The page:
Pleural effusion is a common disease that is caused by pulmonary carcinomas and other malignant tumors, such as breast cancer and ovarian cancer, and even some nonmalignant diseases including tuberculosis and pneumonia [1, 2]. Malignant pleural effusion (MPE) is usually associated with cancer-related mortality and morbidity. Thus, it is important to diagnose MPEs and to treat and evaluate prognosis.
Cytology detection is the conventional method used to distinguish tumor cells in pleural effusions, as described in the International Union Against Cancer/American Joint Committee on Cancer’s tumor-node metastasis (TNM) classification system . However, cytology detection is imperfect in diagnosing MPEs. Moreover, when pleural effusion cytology cannot establish a patient’s diagnosis, additional invasive procedures must be performed to sample pleura for histological examination to enhance the diagnostic rate . However, there are high risks associated with these procedures, and many hospitals do not have these technologies, which limits their clinical application. Therefore, the diagnosis of MPE presents challenges to clinicians, and it is urgent to search for an effective diagnostic biomarker for this disease.
Lung cancer markers, including carcinoembryonic antigen (CEA), neuron-specific enolase (NSE), squamous cell carcinoma (SCC) antigen, and cytokeratin 19 (CK19), have been generally utilized to identify malignant and nonmalignant pleural effusions [4–7]. However, the diagnostic utility of these markers is unsatisfactory. Lung-specific X protein (Lunx), which was isolated by Yoshiyuki and colleagues through differential-display mRNA analysis, is a 206 bp cDNA fragment specifically amplified in the lung . The Lunx gene consists of 1,015 nucleotides, including an open reading frame of 768 nucleotides that encodes 256 amino acids . Lunx has served as a useful molecular marker for the detection of pulmonary carcinoma in bronchial brushing specimens and for the detection of peripheral blood and lymph node metastases [9–12]. Cheng et al.  reported that Lunx mRNA was the most specific biomarker with the highest sensitivity when compared with CK19, CEA, vascular endothelial growth factor-C (VEGF-C), and heterogeneous ribonuclear protein (hnRNP) for the differential diagnosis of non-small cell lung cancer from pleural effusion. However, it is still unclear whether Lunx mRNA expression in pleural effusions can predict the source of tumor cells and the responses of patients to chemotherapy.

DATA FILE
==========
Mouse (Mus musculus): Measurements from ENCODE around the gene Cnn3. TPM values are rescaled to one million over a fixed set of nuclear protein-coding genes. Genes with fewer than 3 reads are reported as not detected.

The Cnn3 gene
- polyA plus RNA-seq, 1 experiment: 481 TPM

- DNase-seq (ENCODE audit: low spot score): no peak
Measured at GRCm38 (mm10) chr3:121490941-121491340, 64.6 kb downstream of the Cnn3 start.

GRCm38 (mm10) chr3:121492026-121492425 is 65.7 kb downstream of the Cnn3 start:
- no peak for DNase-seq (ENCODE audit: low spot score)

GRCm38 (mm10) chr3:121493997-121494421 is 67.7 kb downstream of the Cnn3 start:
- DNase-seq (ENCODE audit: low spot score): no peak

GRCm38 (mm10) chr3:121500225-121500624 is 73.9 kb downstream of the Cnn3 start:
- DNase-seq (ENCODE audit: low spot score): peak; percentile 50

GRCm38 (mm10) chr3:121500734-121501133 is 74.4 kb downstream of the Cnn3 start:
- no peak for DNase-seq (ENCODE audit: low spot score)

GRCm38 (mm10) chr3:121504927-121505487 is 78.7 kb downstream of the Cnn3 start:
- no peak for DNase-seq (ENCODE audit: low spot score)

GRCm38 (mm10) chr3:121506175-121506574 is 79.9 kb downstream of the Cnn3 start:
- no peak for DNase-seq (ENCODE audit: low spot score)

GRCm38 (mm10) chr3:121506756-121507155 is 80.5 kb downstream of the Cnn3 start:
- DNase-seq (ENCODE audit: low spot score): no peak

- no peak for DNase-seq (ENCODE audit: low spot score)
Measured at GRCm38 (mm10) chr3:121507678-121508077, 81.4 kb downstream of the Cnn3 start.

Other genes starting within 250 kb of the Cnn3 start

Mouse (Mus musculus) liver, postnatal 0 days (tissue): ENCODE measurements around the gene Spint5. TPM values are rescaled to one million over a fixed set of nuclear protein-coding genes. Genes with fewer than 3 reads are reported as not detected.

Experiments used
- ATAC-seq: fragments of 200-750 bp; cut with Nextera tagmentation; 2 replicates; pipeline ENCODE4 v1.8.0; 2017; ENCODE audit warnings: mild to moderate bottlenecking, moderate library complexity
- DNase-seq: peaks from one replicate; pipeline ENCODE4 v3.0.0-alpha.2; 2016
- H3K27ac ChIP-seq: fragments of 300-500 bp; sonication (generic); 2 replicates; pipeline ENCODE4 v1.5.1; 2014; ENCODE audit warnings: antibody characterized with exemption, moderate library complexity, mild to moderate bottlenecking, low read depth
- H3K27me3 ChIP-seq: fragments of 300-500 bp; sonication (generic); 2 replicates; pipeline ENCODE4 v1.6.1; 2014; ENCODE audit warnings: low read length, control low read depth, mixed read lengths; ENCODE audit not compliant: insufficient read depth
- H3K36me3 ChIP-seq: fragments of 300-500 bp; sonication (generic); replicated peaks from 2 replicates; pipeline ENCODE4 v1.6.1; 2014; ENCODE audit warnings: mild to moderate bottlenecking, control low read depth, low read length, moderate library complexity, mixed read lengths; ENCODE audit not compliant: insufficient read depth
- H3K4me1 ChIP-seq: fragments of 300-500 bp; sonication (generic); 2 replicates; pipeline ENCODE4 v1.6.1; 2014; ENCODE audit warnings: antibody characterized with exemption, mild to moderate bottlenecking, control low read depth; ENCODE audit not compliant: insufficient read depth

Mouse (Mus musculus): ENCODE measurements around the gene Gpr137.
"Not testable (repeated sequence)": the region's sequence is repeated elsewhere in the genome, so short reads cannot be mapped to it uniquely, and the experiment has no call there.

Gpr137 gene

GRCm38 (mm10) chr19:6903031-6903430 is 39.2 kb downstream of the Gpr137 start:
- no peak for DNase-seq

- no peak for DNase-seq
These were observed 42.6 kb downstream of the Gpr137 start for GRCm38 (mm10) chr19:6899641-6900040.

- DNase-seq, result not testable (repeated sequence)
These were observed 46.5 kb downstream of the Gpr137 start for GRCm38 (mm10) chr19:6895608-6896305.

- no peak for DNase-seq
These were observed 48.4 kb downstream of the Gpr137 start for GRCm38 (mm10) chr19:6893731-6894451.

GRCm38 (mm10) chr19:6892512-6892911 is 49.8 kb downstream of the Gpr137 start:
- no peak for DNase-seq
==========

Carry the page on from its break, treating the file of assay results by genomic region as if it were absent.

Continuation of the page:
Reverse transcriptase polymerase chain reaction (RT-PCR) is the most sensitive method for the detection of micrometastatic diseases, allowing for the detection of one cancer cell in 106 to 107 mononuclear cells [14, 15], but it is not effective in evaluating therapeutic effect and prognosis. Quantitative real-time RT-PCR can be used to assess gene expression levels and further evaluate the relationship between genes and disease. Currently, very little information is available on the relationship between the expression of Lunx mRNA and MPE.
The main purpose of this study was to evaluate Lunx mRNA expression in lung cancer cells using quantitative real-time RT-PCR, and to assess the diagnostic usefulness of Lunx mRNA expression as a tumor marker in pleural effusion. Furthermore, the correlation of Lunx mRNA expression in pulmonary carcinoma patients with pleural effusion and clinical factors was investigated.